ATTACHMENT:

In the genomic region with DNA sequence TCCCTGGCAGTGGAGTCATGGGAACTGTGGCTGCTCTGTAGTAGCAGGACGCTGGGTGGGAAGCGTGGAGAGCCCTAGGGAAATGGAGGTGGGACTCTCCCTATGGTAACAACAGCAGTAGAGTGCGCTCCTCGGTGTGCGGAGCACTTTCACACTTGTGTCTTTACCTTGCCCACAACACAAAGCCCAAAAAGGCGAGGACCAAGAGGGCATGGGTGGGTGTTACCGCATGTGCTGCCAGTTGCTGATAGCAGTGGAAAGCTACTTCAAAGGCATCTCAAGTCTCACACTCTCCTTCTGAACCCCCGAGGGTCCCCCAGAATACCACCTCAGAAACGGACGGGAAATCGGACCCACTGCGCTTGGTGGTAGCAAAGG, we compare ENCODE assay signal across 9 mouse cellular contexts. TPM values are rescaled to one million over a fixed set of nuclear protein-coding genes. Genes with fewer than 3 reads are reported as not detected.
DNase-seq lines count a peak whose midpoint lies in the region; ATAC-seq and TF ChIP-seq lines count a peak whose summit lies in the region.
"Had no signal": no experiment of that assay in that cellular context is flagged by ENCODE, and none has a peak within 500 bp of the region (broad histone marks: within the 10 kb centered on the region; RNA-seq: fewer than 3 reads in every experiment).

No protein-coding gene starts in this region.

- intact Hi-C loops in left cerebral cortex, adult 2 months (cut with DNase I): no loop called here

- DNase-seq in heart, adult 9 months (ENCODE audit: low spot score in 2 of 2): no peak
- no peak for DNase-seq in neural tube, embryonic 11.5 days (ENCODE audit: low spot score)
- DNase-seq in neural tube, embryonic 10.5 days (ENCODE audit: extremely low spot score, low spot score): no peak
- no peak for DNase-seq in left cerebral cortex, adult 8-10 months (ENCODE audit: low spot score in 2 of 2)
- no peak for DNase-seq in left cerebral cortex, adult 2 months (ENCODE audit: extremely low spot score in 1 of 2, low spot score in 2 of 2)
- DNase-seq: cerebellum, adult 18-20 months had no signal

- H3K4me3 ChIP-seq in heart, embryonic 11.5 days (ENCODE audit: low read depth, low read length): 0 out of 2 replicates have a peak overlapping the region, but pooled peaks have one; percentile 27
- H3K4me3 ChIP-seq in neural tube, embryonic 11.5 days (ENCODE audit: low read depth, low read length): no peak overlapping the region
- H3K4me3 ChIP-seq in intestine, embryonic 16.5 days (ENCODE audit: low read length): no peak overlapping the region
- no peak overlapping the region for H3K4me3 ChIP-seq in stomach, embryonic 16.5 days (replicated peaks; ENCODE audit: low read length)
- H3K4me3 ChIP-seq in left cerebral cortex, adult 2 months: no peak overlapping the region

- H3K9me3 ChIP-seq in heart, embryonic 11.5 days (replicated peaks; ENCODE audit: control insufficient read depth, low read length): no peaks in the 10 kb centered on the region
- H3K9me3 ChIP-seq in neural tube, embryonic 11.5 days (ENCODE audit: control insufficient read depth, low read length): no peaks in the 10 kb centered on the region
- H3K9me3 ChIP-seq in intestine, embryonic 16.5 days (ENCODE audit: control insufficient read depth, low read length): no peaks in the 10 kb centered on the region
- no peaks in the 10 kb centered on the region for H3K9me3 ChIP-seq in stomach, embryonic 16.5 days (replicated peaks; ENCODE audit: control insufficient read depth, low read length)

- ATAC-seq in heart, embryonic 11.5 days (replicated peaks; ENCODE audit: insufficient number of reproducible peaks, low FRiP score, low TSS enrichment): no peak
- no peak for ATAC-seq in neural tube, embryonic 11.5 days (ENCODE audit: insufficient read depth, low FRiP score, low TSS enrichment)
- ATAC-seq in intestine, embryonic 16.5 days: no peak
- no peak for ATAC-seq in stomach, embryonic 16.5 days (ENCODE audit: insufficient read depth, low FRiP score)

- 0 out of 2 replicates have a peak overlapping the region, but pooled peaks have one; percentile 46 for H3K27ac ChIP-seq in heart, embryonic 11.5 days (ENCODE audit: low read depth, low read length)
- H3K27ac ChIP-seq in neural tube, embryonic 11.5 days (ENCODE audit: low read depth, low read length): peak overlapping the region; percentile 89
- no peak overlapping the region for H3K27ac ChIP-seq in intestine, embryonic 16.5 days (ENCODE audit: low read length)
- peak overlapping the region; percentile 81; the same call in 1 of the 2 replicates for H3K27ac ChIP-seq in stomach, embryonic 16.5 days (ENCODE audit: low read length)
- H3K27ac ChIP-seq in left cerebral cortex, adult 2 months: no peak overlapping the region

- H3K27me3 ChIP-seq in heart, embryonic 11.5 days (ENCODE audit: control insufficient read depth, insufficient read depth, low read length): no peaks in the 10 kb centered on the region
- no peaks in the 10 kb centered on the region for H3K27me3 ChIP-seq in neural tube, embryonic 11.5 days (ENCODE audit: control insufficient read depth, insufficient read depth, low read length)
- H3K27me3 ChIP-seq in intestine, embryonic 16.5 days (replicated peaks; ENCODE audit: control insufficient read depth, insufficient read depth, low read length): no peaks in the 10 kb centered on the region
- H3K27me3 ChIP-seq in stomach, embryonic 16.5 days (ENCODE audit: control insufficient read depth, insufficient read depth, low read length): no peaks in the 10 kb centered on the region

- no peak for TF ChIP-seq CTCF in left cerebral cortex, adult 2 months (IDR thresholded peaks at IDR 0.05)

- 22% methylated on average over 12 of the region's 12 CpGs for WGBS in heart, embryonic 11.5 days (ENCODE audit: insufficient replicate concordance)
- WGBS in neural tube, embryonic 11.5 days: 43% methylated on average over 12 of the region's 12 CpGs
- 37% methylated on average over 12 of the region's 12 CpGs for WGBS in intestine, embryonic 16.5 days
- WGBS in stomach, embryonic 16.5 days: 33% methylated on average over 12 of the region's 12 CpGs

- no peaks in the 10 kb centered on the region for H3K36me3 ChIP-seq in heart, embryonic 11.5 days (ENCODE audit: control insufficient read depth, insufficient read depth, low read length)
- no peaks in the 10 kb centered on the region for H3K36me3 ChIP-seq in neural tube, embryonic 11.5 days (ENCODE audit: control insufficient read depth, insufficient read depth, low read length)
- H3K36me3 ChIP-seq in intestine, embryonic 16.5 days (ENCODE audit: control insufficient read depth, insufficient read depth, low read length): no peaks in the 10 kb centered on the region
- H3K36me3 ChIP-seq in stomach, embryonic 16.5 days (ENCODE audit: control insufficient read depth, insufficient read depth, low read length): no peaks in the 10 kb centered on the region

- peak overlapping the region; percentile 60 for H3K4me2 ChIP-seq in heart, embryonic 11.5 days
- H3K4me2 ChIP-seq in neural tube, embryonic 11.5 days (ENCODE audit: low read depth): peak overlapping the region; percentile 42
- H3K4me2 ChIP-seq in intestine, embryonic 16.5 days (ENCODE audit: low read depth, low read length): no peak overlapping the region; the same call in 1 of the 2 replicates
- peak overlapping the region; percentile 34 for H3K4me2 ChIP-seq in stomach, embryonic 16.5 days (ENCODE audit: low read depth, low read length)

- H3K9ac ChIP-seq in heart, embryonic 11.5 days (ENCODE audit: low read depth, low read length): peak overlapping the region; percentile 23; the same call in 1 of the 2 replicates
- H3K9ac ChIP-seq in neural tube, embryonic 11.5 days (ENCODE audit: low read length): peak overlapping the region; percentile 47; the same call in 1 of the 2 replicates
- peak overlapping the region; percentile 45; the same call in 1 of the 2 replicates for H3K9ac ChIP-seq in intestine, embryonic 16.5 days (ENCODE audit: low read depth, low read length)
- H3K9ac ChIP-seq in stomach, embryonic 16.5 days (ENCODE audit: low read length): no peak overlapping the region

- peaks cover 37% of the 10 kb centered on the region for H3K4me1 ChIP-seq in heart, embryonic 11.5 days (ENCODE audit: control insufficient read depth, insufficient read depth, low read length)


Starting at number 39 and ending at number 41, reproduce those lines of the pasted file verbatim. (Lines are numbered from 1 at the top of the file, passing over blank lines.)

- no peaks in the 10 kb centered on the region for H3K36me3 ChIP-seq in heart, embryonic 11.5 days (ENCODE audit: control insufficient read depth, insufficient read depth, low read length)
- no peaks in the 10 kb centered on the region for H3K36me3 ChIP-seq in neural tube, embryonic 11.5 days (ENCODE audit: control insufficient read depth, insufficient read depth, low read length)
- H3K36me3 ChIP-seq in intestine, embryonic 16.5 days (ENCODE audit: control insufficient read depth, insufficient read depth, low read length): no peaks in the 10 kb centered on the region